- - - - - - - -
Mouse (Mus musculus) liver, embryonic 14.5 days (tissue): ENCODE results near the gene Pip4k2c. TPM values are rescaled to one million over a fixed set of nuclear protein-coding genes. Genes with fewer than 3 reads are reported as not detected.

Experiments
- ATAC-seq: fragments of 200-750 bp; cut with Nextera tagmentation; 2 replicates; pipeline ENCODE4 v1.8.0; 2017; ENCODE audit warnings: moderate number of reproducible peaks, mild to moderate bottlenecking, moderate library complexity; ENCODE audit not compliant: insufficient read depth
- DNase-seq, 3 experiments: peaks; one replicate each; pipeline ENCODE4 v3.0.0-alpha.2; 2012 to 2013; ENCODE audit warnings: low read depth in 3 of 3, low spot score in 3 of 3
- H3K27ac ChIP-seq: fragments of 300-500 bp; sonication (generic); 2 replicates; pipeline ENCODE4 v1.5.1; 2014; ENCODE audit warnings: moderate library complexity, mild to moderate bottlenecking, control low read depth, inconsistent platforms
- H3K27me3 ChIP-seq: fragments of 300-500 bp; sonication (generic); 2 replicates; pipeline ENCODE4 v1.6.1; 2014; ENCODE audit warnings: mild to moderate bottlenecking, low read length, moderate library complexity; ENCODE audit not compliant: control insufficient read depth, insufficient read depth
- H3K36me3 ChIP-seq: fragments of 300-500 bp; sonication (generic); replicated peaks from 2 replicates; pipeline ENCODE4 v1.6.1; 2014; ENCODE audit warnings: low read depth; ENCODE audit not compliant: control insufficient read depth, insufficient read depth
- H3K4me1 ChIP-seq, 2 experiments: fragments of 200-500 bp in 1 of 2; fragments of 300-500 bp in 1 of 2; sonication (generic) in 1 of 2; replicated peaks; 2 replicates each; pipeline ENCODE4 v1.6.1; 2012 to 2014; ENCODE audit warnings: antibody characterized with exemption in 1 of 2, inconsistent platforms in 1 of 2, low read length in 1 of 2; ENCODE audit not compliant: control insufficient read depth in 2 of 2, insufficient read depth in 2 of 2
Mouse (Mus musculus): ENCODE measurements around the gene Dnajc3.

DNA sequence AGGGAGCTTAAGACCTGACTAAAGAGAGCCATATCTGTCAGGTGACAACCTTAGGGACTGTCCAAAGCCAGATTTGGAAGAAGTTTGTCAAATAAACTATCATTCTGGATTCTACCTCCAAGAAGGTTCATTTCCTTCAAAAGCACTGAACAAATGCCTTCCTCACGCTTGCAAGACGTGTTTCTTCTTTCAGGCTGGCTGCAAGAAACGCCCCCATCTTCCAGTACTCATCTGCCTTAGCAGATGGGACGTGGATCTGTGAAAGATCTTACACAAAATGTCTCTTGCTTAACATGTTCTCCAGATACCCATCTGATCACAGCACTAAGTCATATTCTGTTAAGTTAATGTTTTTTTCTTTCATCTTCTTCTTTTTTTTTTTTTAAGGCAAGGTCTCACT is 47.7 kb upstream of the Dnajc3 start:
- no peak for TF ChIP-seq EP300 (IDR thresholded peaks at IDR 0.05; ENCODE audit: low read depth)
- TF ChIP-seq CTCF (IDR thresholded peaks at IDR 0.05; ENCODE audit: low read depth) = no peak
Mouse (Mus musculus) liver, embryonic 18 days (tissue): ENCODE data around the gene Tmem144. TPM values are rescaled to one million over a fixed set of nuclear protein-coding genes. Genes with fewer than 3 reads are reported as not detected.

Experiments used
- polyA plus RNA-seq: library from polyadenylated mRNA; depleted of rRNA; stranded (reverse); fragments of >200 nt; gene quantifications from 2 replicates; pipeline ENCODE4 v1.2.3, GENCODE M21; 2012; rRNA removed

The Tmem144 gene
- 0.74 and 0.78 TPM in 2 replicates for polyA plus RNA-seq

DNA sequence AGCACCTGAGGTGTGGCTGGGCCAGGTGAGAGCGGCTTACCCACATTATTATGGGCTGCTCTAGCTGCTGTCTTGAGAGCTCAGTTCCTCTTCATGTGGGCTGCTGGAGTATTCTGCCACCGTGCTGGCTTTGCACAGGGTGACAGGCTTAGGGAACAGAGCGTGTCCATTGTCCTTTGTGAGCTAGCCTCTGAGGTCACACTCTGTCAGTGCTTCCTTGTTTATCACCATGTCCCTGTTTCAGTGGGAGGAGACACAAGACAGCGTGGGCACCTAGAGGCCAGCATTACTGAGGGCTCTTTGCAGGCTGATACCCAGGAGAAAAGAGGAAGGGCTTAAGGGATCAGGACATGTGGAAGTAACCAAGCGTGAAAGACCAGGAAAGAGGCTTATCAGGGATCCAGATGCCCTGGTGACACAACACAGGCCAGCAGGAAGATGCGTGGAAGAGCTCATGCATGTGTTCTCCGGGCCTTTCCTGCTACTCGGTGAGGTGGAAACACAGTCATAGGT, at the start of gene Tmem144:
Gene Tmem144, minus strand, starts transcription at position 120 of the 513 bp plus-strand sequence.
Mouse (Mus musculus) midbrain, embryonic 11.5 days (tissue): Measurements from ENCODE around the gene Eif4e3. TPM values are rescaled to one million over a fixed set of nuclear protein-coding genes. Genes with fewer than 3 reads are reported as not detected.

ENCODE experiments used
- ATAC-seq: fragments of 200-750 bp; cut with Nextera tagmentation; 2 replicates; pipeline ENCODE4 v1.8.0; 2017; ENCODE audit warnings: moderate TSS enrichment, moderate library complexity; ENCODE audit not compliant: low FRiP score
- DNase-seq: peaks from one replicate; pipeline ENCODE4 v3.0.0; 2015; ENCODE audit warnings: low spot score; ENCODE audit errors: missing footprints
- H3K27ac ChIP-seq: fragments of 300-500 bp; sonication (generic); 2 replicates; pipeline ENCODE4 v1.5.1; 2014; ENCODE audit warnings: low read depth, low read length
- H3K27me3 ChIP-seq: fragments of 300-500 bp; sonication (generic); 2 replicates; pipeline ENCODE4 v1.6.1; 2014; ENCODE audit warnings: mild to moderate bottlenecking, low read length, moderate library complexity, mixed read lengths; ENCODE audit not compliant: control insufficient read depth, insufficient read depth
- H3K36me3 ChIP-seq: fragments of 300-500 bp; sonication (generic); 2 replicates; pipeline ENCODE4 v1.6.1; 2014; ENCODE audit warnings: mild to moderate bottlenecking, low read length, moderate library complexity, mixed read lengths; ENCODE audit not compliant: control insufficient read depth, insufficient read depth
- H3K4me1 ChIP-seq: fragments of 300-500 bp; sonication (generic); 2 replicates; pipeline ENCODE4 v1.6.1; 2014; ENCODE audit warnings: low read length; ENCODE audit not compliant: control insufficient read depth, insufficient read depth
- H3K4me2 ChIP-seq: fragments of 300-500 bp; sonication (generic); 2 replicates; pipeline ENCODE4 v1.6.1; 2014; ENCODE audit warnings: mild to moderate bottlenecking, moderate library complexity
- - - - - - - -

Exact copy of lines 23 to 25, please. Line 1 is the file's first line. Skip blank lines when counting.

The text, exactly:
- DNase-seq: peaks from one replicate; pipeline ENCODE4 v3.0.0; 2015; ENCODE audit warnings: low spot score; ENCODE audit errors: missing footprints
- H3K27ac ChIP-seq: fragments of 300-500 bp; sonication (generic); 2 replicates; pipeline ENCODE4 v1.5.1; 2014; ENCODE audit warnings: low read depth, low read length
- H3K27me3 ChIP-seq: fragments of 300-500 bp; sonication (generic); 2 replicates; pipeline ENCODE4 v1.6.1; 2014; ENCODE audit warnings: mild to moderate bottlenecking, low read length, moderate library complexity, mixed read lengths; ENCODE audit not compliant: control insufficient read depth, insufficient read depth